How to Keep Your Solar Panels Running During Winter Weather

Snow, ice and cold are coming for the northern hemisphere. Here's what you can do throughout the winter to keep you solar panels producing as much as they can.

rooftop solar panels partially covered in snow

Too much ice and snow on your roof can hurt the efficiency of your solar panels.

Darren Lehane/Getty Images

Installing solar panels can be a move toward long-term energy savings for a lot of people. Though inflation is cooling, energy costs have increased for a lot of people over the past two years. While solar costs have also risen with inflation, their cost is falling overall and can be subsidized with the 30% federal tax credit. If you've invested in solar, you won't want to leave any electricity production (and the associated savings) on the table. Winter weather can add a few obstacles to that goal.

Solar panels work just as well in the winter as in the summer. (Maybe even better. Cool temperatures can keep solar panels running at their most efficient.) But shorter cloudy days, snow and ice accumulation and the sun lower in the sky all reduce the amount of sun available. If solar panels work better in the cold, they have less sun to work with.

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You can mitigate some of these effects. You might not be able to do much about the clouds in the sky, but you can do something about the snow on your panels. With just a bit of extra work, you can get a bit more energy out of your solar panels through the winter than you would otherwise.

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Remove heavy snow from your panels

If you live in an area that gets snow, it's natural that some will land on your solar panels. And that's not necessarily a bad thing. Light snowfall is likely to melt fairly quickly. And there may actually be some benefit to snow on your solar panels since it can clean your panels as it melts or slides off.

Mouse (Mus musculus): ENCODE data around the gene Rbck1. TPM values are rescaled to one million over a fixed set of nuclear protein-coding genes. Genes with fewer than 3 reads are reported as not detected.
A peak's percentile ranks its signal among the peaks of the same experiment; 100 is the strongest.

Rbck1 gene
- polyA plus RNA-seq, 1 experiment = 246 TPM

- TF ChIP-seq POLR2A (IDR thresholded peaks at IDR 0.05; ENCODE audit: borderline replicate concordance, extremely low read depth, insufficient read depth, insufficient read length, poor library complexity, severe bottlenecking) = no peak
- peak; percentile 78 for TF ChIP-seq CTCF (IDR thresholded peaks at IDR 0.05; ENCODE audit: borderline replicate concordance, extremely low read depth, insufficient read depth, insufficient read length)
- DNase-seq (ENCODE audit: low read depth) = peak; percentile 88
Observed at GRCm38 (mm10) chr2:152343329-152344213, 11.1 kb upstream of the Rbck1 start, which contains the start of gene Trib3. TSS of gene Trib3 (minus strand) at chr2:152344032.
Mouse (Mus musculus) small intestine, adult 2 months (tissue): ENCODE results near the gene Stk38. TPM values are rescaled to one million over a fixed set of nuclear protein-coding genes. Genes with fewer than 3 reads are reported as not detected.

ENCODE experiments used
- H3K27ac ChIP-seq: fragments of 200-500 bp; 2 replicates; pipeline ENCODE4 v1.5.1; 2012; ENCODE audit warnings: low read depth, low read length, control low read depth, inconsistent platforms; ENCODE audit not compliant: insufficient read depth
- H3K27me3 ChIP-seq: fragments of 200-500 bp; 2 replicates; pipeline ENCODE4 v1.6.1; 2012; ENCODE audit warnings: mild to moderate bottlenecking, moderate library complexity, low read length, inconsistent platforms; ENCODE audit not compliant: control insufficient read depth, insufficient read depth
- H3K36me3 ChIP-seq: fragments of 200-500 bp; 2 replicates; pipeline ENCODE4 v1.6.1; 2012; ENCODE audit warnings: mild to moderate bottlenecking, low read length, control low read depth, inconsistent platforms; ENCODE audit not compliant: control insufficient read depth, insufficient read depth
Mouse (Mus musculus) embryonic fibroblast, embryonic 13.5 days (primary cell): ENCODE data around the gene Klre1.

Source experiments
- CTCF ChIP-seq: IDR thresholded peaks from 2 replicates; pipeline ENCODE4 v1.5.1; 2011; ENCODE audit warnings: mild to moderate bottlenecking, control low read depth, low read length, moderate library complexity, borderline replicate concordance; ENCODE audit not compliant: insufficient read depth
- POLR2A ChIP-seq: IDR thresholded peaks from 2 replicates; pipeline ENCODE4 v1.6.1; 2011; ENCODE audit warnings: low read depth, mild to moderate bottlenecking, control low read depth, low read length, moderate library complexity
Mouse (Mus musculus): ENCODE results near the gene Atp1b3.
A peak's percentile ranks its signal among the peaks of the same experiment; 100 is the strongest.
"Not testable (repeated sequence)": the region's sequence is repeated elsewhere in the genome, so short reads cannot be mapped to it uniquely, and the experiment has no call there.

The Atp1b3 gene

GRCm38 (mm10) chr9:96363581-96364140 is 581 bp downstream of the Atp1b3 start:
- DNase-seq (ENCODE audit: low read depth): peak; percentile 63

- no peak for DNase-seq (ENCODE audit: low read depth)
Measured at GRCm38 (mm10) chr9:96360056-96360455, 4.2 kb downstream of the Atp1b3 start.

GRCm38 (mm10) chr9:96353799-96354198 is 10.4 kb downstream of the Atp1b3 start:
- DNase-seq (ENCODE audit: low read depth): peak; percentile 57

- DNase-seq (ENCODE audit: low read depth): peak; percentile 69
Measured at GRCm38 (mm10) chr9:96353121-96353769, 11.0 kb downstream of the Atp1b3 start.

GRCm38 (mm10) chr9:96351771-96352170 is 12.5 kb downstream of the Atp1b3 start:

While some snow on your solar panels is fine, watch out for excess snow accumulation. Solar panels that are covered in snow simply won't capture sunlight in the same way. Additionally, heavy snow can result in too much weight on your solar panels, putting stress on the mounting points.

If you're going to clean snow off your solar panels, be sure to use the right tool. A rough brush or rake can damage your solar panels. Instead, use a soft snow brush that will clean the snow off without scratching the surface of your panels. Again, it's always a good idea to check with your provider to make sure you won't void your warranty.

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Reduce your energy usage (or prepare to pay more for electricity)

Solar panels can still capture sunlight and create energy for your home during the winter. But because there are fewer daylight hours, you can also expect your solar panels to produce less energy than they might during the summer. As a result, you may either need to reduce your energy usage or prepare to pay a higher electricity bill. The good news is that there are plenty of ways to reduce your energy usage, including:

  • Switch to energy-efficient light bulbs. They last longer and perform better. In general, a 60-watt traditional light bulb can be replaced with a 15-watt energy-efficient bulb.
  • Turn off lights and appliances you aren't using. While most of us know we're wasting energy when we leave these things on, we forget that it actually impacts our wallets.